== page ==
Discussion in 'Safety Razors' started by BBS, Dec 5, 2020.
Here is a 3D printable shave bowl I have been working, which I call the Shuriken Shave Bowl. (WIP)
So am I.
Just saw where some UPS stores offer 3D printing. Not many. None here in Mississippi. But maybe near you.
Father's Day gift yesterday.
A Stoll Jr. SE Lather Catcher and case. Printed by my youngest son.
Very impressive 3D design by Roger Quintero, @SlimGem.
Very eager to give it a run out.
Awesome! That looks sharp, no pun intended!
Thanks Jim. I'm still amazed, firstly with 3d printing technology and secondly with the brilliant designers like Roger and Tom White who use it to come up with ingenious shaving products.
I was just wondering if any of these designs can be made by someone here using 3D metal printing.
I don't know much about 3D printing but I think the tolerances may have something to do with whether or not it can be done?
Just for kicks, I uploaded this razor to Xometry for a quote in Stainless/Bronze. The cost is about 70.00 US dollars. @IAmTheJody is correct about the tolerances. In metal 3d printing, there is little room for error. Also, standard resolutions will create different dimensions due to low segment counts. It all depends on the design of course.
If you post process the metal i.e. do things like mill and grind you can get very tight tolerances. You over add then subtract afterwards. Most of the times when you get something 3D printed that is all they do. They don't treat it like an engineered product since they either don't want to charge more to do it correctly to meet design tolerances or are not capable of actual manufacturing outside of printing.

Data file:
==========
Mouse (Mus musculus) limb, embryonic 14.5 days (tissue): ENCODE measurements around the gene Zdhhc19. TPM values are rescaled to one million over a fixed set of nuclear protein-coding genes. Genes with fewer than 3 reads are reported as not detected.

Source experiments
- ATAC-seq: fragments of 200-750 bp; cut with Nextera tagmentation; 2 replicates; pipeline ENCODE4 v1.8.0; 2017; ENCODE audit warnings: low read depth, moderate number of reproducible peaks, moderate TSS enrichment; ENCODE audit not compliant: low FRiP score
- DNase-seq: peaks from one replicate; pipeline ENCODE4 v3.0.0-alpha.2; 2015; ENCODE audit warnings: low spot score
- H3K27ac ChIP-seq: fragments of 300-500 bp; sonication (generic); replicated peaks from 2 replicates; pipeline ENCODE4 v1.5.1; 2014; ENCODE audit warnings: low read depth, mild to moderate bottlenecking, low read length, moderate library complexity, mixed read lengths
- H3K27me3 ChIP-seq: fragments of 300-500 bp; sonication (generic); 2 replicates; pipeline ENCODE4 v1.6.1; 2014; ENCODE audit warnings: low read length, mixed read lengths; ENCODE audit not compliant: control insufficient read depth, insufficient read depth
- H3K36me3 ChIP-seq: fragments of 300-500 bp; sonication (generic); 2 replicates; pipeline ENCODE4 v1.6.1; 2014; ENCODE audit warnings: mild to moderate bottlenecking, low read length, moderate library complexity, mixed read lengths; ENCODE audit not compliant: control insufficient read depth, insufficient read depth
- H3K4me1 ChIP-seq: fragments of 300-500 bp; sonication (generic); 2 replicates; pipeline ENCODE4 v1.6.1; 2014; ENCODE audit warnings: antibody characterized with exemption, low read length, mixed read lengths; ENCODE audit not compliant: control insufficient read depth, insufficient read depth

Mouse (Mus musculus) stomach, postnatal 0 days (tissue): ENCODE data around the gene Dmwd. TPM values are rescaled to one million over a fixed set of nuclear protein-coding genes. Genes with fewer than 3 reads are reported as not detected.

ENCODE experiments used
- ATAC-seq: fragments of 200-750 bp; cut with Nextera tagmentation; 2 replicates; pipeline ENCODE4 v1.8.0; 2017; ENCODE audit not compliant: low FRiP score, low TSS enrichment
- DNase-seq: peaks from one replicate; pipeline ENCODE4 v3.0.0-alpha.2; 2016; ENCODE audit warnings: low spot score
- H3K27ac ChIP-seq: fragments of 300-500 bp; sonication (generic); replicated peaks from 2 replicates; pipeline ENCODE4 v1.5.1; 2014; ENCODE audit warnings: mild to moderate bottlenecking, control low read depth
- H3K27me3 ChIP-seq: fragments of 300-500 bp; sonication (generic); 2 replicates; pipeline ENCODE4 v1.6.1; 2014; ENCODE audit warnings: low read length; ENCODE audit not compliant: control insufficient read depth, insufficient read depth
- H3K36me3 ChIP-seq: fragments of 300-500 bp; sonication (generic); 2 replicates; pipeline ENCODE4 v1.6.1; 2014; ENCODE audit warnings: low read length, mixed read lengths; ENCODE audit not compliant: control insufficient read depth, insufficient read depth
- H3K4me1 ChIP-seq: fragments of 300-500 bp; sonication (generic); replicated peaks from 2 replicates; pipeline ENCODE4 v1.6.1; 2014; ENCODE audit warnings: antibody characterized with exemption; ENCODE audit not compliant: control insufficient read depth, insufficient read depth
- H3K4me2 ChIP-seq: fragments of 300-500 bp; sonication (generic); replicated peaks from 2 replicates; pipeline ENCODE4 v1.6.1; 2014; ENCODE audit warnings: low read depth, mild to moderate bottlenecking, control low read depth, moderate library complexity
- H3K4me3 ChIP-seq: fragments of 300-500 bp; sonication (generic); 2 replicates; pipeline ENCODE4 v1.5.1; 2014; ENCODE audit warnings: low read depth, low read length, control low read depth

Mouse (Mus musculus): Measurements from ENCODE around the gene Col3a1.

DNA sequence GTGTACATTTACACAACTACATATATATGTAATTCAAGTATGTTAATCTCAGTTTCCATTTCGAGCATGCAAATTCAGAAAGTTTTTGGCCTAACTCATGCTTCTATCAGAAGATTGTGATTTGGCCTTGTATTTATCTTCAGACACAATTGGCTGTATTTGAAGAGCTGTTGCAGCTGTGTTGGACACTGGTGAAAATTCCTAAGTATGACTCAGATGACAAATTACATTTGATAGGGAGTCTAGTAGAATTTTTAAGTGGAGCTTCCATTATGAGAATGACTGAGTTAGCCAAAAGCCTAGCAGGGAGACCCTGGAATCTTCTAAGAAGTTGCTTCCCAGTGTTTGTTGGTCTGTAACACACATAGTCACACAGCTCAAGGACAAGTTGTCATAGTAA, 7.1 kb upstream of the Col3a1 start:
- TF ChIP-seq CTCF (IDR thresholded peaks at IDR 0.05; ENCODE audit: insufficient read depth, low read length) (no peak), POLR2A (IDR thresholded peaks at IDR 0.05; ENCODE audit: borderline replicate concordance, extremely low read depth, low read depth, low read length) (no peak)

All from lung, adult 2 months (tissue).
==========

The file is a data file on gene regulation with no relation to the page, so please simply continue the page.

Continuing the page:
Considering what "artisans" charge for razors that is a downright bargain. Desktop metal printing can be done now just not cheaply yet. You can get metal impregnated filament with brass, stainless steel etc. that you sinter in an oven afterwards that is for all practical purposes the same as the more expensive machines as far as the finished metal product is concerned.
You also have spark machining to remove material for a solid piece of metal coming to desktop 3d printers.
The EDM may not be a thing for desktop printers yet. I should have dug some more, that article is from 2015 and I haven't found any followups or actual add ons for a 3D printer dated newer.
You'd either need to buy your own sintering oven or find someone who can sinter the prints afterwards but it will produced a finished metal print on a standard 3d printer. You'll probably also need to put better nozzles and such on the printer to use the filaments.
same company that sells the filament offers a paid service to debind and sinter the prints.
An idea for you Roger @SlimGem and your adjustable SE... A case for it sort of like your Stoll Jr case but made like the old wedge blade 7-day sets but instead of slots for the wedge blades, slots for the three guards and a section for the handle and cap.
It'll take some time, but it's doable.
Yes! Like that! That's sweetness! You cats and your 3D voodoo magic....
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